After the Halfbreed people's losing struggle with the Canadian Government to keep their land in the 1860s, many Halfbreed families homesteaded in northern Saskatchewan. Maria Campbell's family, a mixture of "Scottish, French, Cree, English, Irish" who "spoke a language completely different" from the people around them, was "a combination of everything: hunters, trappers and ak-ee-top [pretend] farmers." Born in 1940 in a home where ancient Cree rituals were practiced alongside Catholic ceremony, Maria writes this story "for all of you, to tell you what it is like to be a Halfbreed woman in our country. I want to tell you about the joys and sorrows, the oppressing poverty, the frustrations and the dreams." Raised by a hard-working, hard-drinking father, a "very beautiful, tiny, blue-eyed" mother who loved books, and Cheechum, her father's Cree grandmother, Maria grows up strengthened by the Cree traditions and Cheechum's wisdom and weakened by the burdens and shame wrought by her family's steadily growing poverty. When Maria moves to Vancouver, British Columbia, she is confronted with the brutal realities of urban racism and poverty: drugs, prostitution, alcoholism, violence. After many years of hardship and struggle, Maria makes new friends who help her remember her Cheechum's lessons, and "years of searching, loneliness and pain" end. Through her work with organizations of Native people - "brothers and sisters, all over the country" - Maria Campbell shares her steeled strength and gentle wisdom about what it means to be Halfbreed. -- For great reviews of books for girls, check out Let's Hear It for the Girls: 375 Great Books for Readers 2-14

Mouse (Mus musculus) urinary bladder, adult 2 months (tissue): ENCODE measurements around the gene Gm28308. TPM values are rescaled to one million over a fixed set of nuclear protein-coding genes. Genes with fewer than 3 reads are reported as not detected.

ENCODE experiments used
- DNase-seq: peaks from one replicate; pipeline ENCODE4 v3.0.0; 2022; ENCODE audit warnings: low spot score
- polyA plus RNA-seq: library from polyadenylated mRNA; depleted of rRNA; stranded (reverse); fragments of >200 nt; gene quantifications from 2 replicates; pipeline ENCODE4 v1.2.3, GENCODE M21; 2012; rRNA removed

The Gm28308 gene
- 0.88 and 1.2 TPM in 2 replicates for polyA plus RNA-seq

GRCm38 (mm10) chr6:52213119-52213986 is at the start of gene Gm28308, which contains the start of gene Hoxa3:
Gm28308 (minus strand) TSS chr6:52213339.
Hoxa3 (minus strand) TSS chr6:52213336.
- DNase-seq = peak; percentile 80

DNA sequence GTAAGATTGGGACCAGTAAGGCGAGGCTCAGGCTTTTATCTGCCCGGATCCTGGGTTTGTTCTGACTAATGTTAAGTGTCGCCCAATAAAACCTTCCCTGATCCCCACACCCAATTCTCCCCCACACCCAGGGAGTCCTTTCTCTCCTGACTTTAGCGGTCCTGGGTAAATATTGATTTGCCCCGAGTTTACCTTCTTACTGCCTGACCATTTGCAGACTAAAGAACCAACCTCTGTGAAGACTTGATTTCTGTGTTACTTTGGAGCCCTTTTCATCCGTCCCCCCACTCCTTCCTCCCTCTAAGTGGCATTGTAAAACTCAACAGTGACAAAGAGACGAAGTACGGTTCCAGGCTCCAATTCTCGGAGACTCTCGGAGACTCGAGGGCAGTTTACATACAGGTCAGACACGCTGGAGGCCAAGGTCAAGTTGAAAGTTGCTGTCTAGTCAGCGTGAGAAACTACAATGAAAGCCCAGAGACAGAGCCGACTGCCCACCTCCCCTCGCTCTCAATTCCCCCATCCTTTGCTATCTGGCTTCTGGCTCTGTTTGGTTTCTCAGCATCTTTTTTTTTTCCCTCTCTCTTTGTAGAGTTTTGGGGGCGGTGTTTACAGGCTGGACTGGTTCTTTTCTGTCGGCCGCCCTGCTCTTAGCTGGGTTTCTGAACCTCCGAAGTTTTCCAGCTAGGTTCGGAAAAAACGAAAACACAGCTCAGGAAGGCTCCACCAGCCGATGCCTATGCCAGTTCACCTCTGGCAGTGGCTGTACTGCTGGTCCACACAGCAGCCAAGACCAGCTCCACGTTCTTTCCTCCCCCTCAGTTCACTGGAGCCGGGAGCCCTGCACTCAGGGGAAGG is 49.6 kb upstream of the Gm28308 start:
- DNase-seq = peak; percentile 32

. -- From 500 Great Books by Women; review by Jesse Larsen
About the Author
Maria Campbell lives in Saskatchewan.